On 2 May 2013 CoinLab filed a $75 million lawsuit against Mt. Gox, alleging a breach of contract. The companies had formed a partnership in February 2013 under which CoinLab was to handle all of Mt. Gox's North American services. CoinLab's lawsuit contended that Mt. Gox failed to allow it to move existing U.S. and Canadian customers from Mt. Gox to CoinLab.
On 15 May 2013 the US Department of Homeland Security (DHS) issued a warrant to seize money from Mt. Gox's U.S. subsidiary's account with payment processor Dwolla. The warrant suggested the US Immigration and Customs Enforcement, an investigative branch of the DHS, asserted that the subsidiary, which was not licensed by the US Financial Crimes Enforcement Network (FinCEN), was operating as an unregistered money transmitter in the US. Between May and July the DHS seized more than $5 million from the subsidiary. On 29 June 2013, Mt. Gox received its money services business (MSB) license from FinCEN.
Mt. Gox suspended withdrawals in US dollars on June 20, 2013. The Mizuho Bank branch in Tokyo that handled Mt. Gox transactions pressured Mt. Gox from then on to close its account. On July 4, 2013, Mt. Gox announced that it had "fully resumed" withdrawals, but as of September 5, 2013, few US dollar withdrawals had been successfully completed.
On August 5, 2013, Mt. Gox announced that it incurred "significant losses" due to crediting deposits which had not fully cleared, and that new deposits would no longer be credited until the funds transfer was fully completed.
Wired Magazine reported in November 2013 that customers were experiencing delays of weeks to months in withdrawing cash from their accounts. The article said that the company had “effectively been frozen out of the U.S. banking system because of its regulatory problems”.
Withdrawals halted; trading suspended; bitcoin missing (2014)Edit
Customer complaints about long delays were mounting as of February 2014, with more than 3,300 posts in a thread about the topic on the Bitcoin Talk online forum.
On 7 February 2014, Mt. Gox halted all bitcoin withdrawals. The company said it was pausing withdrawal requests “to obtain a clear technical view of the currency processes”. The company issued a press release on February 10, 2014, stating that the issue was due to transaction malleability: “A bug in the bitcoin software makes it possible for someone to use the bitcoin network to alter transaction details to make it seem like a sending of bitcoins to a bitcoin wallet did not occur when in fact it did occur. Since the transaction appears as if it has not proceeded correctly, the bitcoins may be resent. Mt Gox is working with the bitcoin core development team and others to mitigate this issue.”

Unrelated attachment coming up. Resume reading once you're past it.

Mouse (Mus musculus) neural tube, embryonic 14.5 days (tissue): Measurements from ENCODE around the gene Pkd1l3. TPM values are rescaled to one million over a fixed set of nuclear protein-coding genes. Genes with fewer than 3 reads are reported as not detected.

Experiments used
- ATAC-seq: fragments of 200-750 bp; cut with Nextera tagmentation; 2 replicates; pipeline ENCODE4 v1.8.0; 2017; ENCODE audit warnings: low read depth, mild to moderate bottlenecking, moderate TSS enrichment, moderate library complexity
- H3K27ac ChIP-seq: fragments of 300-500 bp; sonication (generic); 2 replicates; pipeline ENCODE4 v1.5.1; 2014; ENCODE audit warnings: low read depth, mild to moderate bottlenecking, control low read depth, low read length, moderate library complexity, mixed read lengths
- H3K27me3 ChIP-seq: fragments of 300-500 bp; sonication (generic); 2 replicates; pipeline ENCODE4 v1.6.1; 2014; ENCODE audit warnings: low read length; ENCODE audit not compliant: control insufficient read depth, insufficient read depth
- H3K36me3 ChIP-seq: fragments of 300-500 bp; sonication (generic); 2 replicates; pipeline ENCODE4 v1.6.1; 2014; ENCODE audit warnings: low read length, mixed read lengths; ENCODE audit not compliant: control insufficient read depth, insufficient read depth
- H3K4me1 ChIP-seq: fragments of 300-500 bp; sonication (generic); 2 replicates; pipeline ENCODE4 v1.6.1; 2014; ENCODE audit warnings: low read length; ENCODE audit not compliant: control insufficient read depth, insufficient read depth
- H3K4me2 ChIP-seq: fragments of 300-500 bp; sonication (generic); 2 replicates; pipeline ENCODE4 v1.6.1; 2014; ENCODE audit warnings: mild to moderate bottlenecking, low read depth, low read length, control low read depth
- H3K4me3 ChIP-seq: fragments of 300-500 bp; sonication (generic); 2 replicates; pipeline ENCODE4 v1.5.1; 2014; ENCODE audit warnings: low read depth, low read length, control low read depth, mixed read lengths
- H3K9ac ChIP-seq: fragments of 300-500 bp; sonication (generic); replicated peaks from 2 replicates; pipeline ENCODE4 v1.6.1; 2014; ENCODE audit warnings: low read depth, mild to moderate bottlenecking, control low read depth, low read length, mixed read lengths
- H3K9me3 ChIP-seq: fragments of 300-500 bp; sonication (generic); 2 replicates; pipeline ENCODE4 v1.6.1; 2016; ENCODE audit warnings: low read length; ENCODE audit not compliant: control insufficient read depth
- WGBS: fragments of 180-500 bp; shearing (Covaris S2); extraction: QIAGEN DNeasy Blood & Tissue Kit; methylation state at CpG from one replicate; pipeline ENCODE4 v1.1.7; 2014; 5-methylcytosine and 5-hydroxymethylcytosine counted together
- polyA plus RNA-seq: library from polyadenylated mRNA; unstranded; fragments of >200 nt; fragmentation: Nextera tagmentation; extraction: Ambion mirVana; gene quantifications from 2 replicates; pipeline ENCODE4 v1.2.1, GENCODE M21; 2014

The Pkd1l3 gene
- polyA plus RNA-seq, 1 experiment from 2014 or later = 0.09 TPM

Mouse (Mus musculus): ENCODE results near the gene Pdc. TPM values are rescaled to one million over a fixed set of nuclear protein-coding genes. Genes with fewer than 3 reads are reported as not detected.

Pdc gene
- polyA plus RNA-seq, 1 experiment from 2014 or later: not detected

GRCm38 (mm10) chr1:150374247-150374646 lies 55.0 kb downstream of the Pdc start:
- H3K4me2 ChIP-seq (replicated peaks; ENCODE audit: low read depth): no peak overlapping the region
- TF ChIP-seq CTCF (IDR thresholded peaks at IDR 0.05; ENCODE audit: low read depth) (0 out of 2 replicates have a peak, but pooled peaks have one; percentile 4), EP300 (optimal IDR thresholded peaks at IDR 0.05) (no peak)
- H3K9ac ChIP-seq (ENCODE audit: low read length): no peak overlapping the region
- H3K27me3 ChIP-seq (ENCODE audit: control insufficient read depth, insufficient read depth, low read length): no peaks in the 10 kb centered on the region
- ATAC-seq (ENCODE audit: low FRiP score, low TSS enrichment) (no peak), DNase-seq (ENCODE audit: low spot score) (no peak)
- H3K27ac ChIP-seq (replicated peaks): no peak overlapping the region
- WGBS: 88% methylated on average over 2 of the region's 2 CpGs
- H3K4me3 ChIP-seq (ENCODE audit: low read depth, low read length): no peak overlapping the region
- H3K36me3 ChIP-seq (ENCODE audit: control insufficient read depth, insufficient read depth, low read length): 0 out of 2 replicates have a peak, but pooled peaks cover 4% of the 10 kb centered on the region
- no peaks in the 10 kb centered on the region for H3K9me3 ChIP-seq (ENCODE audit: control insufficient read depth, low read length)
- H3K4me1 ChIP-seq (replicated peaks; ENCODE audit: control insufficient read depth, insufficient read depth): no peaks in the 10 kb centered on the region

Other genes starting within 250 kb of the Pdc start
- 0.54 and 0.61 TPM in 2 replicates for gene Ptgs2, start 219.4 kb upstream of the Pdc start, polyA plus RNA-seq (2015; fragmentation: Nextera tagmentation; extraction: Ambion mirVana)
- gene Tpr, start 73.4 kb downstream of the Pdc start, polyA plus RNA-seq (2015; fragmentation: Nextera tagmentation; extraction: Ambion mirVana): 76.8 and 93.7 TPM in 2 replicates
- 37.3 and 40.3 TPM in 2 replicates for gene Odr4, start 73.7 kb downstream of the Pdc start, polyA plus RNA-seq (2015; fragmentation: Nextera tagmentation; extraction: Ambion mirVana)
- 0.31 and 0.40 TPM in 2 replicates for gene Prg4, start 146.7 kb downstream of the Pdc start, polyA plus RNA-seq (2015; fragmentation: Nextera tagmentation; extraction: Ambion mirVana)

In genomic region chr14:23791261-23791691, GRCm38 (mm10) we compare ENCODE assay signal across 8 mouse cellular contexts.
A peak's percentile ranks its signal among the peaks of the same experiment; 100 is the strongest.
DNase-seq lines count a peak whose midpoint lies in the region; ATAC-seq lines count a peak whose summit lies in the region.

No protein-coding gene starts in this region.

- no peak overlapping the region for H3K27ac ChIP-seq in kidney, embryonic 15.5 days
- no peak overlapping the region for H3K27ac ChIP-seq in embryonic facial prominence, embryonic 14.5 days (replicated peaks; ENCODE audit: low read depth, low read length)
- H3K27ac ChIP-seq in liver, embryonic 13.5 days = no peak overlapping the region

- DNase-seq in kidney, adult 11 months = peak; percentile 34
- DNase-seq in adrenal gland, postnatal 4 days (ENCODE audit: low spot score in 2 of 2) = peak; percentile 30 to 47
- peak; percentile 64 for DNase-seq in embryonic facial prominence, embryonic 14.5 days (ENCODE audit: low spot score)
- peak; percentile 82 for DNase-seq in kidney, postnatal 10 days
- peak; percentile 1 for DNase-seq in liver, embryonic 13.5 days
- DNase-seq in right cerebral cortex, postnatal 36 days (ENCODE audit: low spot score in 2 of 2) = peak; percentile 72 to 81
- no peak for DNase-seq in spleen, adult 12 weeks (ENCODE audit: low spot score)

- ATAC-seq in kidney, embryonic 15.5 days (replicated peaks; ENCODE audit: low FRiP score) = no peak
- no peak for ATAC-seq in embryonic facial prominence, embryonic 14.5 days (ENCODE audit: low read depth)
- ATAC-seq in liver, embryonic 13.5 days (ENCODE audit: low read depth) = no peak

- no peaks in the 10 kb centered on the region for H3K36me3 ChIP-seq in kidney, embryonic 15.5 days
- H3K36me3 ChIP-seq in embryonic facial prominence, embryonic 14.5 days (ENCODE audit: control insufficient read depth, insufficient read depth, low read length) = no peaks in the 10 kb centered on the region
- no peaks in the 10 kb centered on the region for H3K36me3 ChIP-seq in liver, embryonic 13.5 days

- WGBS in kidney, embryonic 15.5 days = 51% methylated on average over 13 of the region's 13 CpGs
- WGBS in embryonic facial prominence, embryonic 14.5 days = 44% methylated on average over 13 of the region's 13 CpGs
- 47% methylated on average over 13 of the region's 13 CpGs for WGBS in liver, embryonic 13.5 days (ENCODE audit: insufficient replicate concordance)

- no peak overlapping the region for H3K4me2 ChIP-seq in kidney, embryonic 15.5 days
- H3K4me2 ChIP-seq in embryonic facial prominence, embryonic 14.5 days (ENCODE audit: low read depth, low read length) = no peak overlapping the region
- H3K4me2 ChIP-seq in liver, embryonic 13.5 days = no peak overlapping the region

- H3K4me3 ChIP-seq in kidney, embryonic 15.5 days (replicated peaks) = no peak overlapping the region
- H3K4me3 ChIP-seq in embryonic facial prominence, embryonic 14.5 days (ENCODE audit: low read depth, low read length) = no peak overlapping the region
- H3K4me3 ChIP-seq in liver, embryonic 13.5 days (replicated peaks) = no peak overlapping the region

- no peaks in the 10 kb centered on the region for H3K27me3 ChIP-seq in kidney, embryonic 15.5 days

On 17 February 2014, with all Mt. Gox withdrawals still halted and competing exchanges back in full operation, the company published another press release indicating the steps it claimed it was taking to address security issues. In an email interview with the Wall Street Journal, CEO Mark Karpelès refused to comment on increasing concerns among customers about the financial status of the exchange, did not give a definite date on which withdrawals would be resumed, and wrote that the exchange would impose "new daily and monthly limits" on withdrawals if and when they were resumed. A poll of 3,000 Mt. Gox customers by CoinDesk indicated that 68% of polled customers were still awaiting funds from Mt. Gox. The median waiting time was between one and three months, and 21% of poll respondents had been waiting for three months or more.
On 20 February 2014, with all withdrawals still halted, Mt. Gox issued yet another statement, not giving any date for the resumption of withdrawals. A protest by two bitcoin enthusiasts outside the building that houses the Mt. Gox headquarters in Tokyo continued. Citing "security concerns", Mt. Gox moved its offices to a different location in Shibuya. Bitcoin prices quoted by Mt. Gox dropped to below 20% of the prices on other exchanges, reflecting the market's estimate of the unlikelihood of Mt. Gox paying its customers.
On 24 February 2014, Mt. Gox suspended all trading, and hours later its website went offline, returning a blank page. A leaked alleged internal crisis management document claimed that the company was insolvent, after having lost 744,408 bitcoins in a theft which went undetected for years.
On 25 February 2014, Mt. Gox reported on its website that a "decision was taken to close all transactions for the time being", citing "recent news reports and the potential repercussions on Mt Gox's operations". Chief executive Mark Karpelès told Reuters that Mt. Gox was "at a turning point".
From 1 February 2014 until the end of March, during the period of Mt. Gox problems, the value of bitcoin declined by 36%.
Bankruptcy; stolen bitcoin (2014–16)Edit